Wednesday, March 19, 2014

Our Eyes Do More Than See

When I was in labor with Megan, the nurse said to us, "I predict this child's most distinct features are going to be her eyes." Mike and I didn't think too much of the comment. Mike has beautiful eyes, but other than the occasional person stopping him at the gas station to comment on them, or the lady who once asked me if Mike was of Japanese descent ("Or are his eyes just like that?" she continued), we never really dwelt too much on eyes. And when you're in labor with your first child, thinking of their most distinct feature wasn't exactly at the front of our mind.

As Megan grew from a newborn into a baby and toddler, we began to notice she got a lot of comments about her eyes. Mike and I laughed when we remembered the nurse at the hospital, and wish we could have taken Megan back to visit.
(My all time favorite photo of Megan. Even though you can't see a close-up of her eyes.)

I didn't think too much of Megan and her eyes, you know...when you're with them day-in-day-out, they aren't as stand-outish or unique. It's more normal. (That sentence doesn't quite sound right. I think Megan is beautiful, including her eyes-but there just "Megan's eyes" to me... get what I'm trying to say??)

As Megan grew a little older, hearing the very frequent comments of, "Oh you're eyes are beautiful!" or "Look at those eyes!" or "You're eyes are so pretty." became so normal and common to Megan that as she began to talk and communicate, she'd reply, "I know." I think it was no different to her than if someone said, "Your shirt is pink." She only replied "I know" a couple of times, before I embarked on an emergency learning lesson about the difference between a compliment and a fact. Megan learned to say, "Thank you" to the eye comments pretty darn quickly.

As our other children joined the clan, their eyes were never the most prominent features to Mike and me (again the whole--we see them everyday thing...), but we soon realized it was no longer only Megan that received eye comments.

We hear comments about their eyes from complete strangers, from family friends, teachers, etc. etc. Our children sometimes talk amongst themselves, "What's the big deal about our eyes?"

We've joked for years about wishing we could take all five of our children to visit the nurse that made such an accurate prediction.

I'm beginning to realize my children's eyes should have a spot in the record of our family history, especially after an experience we had at Disneyland last month...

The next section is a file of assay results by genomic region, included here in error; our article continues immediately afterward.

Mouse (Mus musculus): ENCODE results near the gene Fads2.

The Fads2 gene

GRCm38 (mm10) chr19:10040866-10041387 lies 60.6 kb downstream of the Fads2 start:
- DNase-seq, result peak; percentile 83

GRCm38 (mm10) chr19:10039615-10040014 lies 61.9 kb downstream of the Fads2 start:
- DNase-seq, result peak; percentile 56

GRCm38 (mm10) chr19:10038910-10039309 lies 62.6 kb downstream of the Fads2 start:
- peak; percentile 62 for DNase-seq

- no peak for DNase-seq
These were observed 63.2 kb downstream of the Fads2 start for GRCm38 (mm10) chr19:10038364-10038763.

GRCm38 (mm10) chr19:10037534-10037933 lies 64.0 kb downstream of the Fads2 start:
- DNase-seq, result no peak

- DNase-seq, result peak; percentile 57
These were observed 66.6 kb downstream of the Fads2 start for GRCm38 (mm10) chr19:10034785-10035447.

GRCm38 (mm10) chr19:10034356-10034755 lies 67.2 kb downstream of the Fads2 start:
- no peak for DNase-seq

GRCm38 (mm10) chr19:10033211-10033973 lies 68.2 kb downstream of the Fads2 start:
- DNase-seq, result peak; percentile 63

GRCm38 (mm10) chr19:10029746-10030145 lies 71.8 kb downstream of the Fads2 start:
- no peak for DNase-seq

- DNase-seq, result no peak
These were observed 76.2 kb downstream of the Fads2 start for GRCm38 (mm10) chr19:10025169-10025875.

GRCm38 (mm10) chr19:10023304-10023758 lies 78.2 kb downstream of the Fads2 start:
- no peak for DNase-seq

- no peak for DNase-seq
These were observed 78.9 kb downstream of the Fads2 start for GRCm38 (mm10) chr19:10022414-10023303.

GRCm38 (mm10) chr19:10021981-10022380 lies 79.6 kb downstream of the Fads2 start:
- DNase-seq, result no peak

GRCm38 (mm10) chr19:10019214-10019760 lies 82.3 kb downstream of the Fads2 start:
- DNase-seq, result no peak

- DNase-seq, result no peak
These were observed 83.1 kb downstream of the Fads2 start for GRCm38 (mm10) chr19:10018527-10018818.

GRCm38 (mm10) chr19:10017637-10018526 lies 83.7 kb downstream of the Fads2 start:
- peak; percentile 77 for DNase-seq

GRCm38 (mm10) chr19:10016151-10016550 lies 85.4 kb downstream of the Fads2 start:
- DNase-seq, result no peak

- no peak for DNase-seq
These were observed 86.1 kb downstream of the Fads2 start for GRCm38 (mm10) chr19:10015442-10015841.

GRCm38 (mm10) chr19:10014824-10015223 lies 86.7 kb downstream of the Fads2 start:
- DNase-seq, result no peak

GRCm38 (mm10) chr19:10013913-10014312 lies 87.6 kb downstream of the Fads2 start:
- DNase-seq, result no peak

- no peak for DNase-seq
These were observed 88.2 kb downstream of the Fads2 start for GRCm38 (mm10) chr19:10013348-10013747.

The first day we were at the Disneyland Resort, Joshua, Drew and I left California Adventure to head over to Disneyland. As we exited the park, the boys got their hands stamped by a nice worker lady and we went merrily on our way.

The second day we started out at California Adventure, and after a few hours headed over to Disneyland. This time, my brother's family was with us. I followed Casey toward the exit turn-styles. Joshua and Drew were standing in front of me, and as they outstretched their hands for the invisible hand stamp, the lady said, "It's those eyes again! I remember you boys from yesterday!! Immediately in my mind I'm thinking, we are at a resort where she sees hundreds of people each day and she remembers MY BOYS and THEIR EYES??

The lady looked up at me and said kindly, "Now I can see where they get their beautiful eyes from. Yesterday you were wearing sunglasses and my co-worker and I wished so badly we could have seen your eyes." I think I was so dazed and shocked that someone was remembering me and my boys from such a large crowd, that instead of graciously accepting her compliment, I said, "Oh! They get them from their dad. He has beautiful eyes."

Casey and Cindy were as shocked as I was that:
1. What were the chances that of all the turn-style exits, we'd encounter the same worker lady as the previous day?
2. How in the world did my boys and their eyes stand-out to her among the thousands of people she encounters in a 24 hour period!?

Instead of feeling giddy and happy as I walked into the gates of the Happiest Place on Earth, I found myself wishing there was a way to tell the nurse that worked an October 1998 shift at Orem Community Hospital that not only was her prediction right, but it was right with the next four children that would follow.

I was also trying to give the emergency-always-say-thank-you-for a compliment-talk to Drew as he turned to Joshua and said, "Why do peoples always talk about our eyes?"

The end.

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